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Confronting personal sin... to omit or admit?

Author's Bias: Interpretation: conservative
Inclination: dispensational
Seminary: none

1. Examine John 8:2-11. What has happened here? What do you see? Explain the trap set by the Pharisees.

Jesus is teaching to a large group of Jews in the temple, and this incident is timed by the Pharisees to publicly discredit Jesus' ministry with a seemingly perfect trap. Men (Pharisees and scribes) bring a women accused of adultery. The question to Jesus is "does she get stoned?" (A side note: according to the Mosaic Law, death is the punishment for both male and female adulterers. Where is the male?)

The Mosaic Law states that if the truth of two or three witnesses is clear, then she is to be put to death (Lev 20:10).

  • If Jesus says "yes", then He commits a crime according to Roman Law. Judea is under Roman occupation and subject to Roman laws, which has the right to determine capital punishment. A violation of this law would be viewed as sedition and punishable by death.
  • If Jesus says "no", then Jesus, in effect, is saying that Roman law is a higher authority than God's Law. This would immediately discredit Him as a religious authority in the view of this large Jewish audience.

2. How did Jesus get out of this mess? Why was the guilty woman absolved of punishment?

The attitude of confrontation was interesting. Unlike the Pharisees and scribes who approached self-righteously to Jesus about this adulterous women, Jesus spoke once while standing and spent the majority of time stooped and looking, not at the woman's accusers, but at the ground. Jesus' answer, "He who is without sin among you, let him be the first to throw a stone at her," did not challenge the hypocrisy of the accusers.

  • Did Jesus say "no?" The dilemma for the accusers is that Jesus can be interpreted as approving the Mosaic Law but with a viable condition; thus, He cannot be accused of setting Roman law above God's.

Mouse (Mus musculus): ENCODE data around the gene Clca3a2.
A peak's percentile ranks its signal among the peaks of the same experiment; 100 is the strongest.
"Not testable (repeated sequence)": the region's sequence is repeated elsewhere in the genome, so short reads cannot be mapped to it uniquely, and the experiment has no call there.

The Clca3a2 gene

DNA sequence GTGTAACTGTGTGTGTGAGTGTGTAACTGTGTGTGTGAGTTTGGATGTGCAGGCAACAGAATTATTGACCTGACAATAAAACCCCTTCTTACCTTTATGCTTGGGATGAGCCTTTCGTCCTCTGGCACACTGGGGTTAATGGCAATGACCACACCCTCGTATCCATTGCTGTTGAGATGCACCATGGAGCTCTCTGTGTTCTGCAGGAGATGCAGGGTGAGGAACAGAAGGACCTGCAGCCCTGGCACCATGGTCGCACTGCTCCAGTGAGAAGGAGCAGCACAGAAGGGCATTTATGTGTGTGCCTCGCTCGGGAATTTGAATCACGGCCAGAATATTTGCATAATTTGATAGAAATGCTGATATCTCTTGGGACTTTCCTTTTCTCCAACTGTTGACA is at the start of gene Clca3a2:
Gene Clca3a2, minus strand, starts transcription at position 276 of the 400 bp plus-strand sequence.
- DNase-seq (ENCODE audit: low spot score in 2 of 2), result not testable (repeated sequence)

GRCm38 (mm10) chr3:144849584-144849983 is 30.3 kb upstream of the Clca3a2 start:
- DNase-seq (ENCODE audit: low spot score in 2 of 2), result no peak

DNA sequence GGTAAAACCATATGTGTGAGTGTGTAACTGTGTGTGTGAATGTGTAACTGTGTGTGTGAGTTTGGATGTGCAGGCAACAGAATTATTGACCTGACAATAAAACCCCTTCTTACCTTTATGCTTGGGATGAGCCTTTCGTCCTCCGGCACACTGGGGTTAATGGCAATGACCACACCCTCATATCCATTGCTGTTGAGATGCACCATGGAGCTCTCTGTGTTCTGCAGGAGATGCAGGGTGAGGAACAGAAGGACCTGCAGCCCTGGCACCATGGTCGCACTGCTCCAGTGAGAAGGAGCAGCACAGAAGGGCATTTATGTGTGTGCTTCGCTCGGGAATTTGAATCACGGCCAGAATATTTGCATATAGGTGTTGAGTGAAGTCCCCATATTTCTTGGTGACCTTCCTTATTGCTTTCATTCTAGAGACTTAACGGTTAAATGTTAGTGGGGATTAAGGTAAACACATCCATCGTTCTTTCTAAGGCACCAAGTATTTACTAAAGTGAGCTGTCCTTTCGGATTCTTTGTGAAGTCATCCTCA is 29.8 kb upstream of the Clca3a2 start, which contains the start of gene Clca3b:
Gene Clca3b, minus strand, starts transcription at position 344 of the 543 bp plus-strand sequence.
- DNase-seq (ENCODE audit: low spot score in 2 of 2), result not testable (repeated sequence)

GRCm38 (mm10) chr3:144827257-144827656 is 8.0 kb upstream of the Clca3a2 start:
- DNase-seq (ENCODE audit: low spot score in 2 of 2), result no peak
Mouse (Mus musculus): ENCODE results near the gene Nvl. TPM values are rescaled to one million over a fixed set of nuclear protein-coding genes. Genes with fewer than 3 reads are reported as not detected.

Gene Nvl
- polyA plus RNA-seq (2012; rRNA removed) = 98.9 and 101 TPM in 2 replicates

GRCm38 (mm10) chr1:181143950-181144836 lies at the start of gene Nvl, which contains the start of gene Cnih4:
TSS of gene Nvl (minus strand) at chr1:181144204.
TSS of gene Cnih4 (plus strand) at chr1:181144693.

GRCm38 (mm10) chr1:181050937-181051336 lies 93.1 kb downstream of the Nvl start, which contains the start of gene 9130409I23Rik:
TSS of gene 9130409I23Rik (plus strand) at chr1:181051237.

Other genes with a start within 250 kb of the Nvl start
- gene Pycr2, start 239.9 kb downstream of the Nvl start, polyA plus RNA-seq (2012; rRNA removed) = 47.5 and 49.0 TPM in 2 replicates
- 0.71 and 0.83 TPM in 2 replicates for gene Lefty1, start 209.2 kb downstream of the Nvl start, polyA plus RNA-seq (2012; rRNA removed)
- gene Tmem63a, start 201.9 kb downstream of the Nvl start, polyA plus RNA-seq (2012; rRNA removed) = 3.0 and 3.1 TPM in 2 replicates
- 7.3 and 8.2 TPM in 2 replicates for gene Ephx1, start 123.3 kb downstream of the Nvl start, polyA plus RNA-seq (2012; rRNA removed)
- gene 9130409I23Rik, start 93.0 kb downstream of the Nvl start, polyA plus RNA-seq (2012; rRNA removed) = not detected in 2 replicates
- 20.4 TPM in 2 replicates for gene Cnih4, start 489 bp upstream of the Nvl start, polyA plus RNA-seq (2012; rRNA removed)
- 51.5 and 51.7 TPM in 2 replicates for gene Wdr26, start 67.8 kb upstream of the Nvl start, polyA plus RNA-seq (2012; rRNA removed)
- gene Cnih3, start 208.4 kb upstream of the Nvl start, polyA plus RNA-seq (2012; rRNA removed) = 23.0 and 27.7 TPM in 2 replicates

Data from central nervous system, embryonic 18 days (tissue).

• Did Jesus say "yes?" The dilemma here is that Jesus does not give a clear answer on capital punishment; thus, He cannot be accused of sedition, only the one who throws the first stone (and without sin) will be guilty of sedition. So whoever throws the first stone will be guilty of sedition and will be subject to public scrutiny. Who is humanly perfect?

What about the adulteress and the punishment asked for by the accusers? Rather than agreeing with Jesus or approving of His insight, the accusers leave the dilemma unresolved by literally leaving. With no one to testify against the adulteress, the woman is dismissed, as according to the Mosaic Law, no case has been made against her.

3. What is the significance of this passage to us? How does it apply?

There are several significant implications in this passage:

  • To the audience, a new standard is set for Judgment.
  • Jesus, the Sinless One, did render Judgment on the adulteress. He forgave her and let her go with an admonition, "neither do I condemn you; go and sin no more." Given the fact that this crime is punished by death, this whole incident reveals God's real attitude towards sinners.
  • The essence of this passage is Judgment for sin, yet the adulteress was not the only one with sin. The accusers had to face their sins and their conviction caused them to leave. The adulteress had to face the truth of her publicly and in the presence of witnesses; she did not plead her innocence. The accusers did not face the truth about themselves enough to admit them or repent for them. The adulteress stayed within the presence of the Lord; the accusers left the presence of the Lord. The adulteress was forgiven; the accusers were not.

"[Beware] of substituting interpretation for application. It is easy for us to settle for knowledge rather than experience. According to the Bible, to know and not to do is not to know at all."

Howard and William Hendricks


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